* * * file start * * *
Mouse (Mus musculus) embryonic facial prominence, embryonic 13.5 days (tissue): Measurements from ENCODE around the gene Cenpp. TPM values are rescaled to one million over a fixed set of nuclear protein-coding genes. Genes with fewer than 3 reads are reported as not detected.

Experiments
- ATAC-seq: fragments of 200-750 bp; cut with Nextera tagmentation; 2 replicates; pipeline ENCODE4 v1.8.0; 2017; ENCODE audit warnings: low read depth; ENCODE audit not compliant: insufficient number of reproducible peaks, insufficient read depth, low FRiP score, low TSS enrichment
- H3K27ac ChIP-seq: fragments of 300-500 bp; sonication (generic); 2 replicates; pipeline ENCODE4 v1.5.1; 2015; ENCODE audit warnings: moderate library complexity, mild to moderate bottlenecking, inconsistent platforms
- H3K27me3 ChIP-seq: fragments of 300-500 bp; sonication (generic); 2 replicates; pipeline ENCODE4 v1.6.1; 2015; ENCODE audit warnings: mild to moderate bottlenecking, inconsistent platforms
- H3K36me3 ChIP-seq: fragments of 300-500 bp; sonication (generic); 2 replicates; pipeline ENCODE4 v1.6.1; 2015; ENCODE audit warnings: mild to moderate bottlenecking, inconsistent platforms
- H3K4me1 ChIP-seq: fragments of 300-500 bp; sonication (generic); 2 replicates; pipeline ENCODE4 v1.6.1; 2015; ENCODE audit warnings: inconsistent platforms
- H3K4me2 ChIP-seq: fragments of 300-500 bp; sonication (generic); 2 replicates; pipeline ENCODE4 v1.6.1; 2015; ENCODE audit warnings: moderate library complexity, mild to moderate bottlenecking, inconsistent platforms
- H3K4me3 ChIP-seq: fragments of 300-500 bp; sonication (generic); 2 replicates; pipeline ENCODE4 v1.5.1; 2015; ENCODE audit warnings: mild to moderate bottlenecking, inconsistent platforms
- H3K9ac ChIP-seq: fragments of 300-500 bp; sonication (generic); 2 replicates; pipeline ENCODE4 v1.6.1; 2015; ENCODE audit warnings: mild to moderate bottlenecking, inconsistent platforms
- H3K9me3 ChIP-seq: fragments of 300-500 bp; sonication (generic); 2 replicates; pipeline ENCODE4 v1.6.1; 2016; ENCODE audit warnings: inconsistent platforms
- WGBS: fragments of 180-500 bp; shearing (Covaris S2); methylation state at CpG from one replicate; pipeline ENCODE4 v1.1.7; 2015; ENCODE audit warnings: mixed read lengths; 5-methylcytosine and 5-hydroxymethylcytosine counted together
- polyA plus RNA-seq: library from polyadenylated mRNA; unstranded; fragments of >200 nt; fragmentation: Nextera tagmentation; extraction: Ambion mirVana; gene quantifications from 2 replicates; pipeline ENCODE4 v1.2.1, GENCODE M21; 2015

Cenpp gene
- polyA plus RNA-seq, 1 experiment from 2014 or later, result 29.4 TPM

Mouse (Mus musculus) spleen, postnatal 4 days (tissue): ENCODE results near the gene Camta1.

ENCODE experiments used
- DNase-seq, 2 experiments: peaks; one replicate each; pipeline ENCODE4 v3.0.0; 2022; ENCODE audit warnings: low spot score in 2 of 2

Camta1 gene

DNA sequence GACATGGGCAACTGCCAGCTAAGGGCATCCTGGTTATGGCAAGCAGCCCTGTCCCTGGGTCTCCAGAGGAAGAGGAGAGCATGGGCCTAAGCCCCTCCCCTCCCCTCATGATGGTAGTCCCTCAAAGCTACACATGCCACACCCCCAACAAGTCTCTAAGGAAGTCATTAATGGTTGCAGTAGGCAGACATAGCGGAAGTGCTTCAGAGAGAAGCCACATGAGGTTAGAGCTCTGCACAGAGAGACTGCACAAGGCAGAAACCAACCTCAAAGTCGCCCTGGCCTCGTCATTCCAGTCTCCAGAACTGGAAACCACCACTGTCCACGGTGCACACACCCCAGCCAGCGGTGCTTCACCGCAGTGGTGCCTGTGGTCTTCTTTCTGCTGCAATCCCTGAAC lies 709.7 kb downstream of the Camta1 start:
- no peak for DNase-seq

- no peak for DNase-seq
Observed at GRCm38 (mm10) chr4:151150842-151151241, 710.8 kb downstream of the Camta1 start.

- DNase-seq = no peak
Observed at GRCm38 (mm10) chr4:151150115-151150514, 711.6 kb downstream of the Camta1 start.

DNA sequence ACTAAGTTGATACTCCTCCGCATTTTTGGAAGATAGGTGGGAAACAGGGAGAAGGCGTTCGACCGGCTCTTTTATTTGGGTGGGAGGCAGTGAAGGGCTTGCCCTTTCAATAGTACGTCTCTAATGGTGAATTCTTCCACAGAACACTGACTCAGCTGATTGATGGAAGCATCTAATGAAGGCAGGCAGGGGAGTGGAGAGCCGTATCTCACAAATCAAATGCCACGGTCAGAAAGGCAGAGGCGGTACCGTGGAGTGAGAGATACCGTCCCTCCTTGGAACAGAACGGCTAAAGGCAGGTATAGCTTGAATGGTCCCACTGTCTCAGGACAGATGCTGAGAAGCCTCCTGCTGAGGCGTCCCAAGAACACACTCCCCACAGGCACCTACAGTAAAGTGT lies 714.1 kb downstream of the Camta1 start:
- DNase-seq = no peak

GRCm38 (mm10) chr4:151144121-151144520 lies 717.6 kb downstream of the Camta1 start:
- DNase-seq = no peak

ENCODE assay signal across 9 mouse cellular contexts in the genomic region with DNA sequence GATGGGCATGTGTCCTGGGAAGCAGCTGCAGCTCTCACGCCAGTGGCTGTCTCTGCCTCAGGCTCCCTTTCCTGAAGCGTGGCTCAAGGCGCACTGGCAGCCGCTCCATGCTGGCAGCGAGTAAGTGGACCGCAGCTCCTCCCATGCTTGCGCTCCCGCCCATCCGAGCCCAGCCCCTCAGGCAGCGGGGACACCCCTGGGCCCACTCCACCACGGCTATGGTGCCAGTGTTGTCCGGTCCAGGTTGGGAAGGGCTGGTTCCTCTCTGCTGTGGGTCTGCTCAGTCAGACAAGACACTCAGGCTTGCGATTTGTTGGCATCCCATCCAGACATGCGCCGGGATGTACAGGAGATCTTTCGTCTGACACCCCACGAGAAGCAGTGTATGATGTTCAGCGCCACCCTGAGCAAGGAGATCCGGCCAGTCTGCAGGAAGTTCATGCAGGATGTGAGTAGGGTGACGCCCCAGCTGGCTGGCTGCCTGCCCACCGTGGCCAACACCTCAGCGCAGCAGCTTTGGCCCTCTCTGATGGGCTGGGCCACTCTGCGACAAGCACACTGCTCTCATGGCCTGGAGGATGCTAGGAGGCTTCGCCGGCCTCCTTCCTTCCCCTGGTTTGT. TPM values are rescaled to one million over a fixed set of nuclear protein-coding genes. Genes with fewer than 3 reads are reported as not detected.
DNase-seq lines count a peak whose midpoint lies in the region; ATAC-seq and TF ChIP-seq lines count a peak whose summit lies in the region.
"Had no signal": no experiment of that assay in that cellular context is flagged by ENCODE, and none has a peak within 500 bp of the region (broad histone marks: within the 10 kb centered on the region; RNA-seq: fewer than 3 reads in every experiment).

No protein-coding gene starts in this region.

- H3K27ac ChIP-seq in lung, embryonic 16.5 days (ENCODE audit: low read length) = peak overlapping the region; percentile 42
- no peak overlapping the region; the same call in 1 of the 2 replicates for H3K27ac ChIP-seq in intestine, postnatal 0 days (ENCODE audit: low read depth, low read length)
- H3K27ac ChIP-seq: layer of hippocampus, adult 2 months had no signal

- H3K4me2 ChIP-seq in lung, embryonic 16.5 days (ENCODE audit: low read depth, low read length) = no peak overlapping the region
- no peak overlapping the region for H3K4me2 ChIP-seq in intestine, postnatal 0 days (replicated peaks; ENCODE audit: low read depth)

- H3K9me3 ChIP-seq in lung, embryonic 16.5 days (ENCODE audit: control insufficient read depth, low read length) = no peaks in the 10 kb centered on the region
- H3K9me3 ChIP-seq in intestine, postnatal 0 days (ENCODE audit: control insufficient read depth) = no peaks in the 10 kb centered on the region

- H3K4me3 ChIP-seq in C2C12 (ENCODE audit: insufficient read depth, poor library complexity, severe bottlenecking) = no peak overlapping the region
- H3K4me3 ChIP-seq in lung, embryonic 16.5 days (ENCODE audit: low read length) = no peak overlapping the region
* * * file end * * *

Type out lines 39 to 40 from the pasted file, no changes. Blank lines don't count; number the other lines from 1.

- H3K9me3 ChIP-seq in lung, embryonic 16.5 days (ENCODE audit: control insufficient read depth, low read length) = no peaks in the 10 kb centered on the region
- H3K9me3 ChIP-seq in intestine, postnatal 0 days (ENCODE audit: control insufficient read depth) = no peaks in the 10 kb centered on the region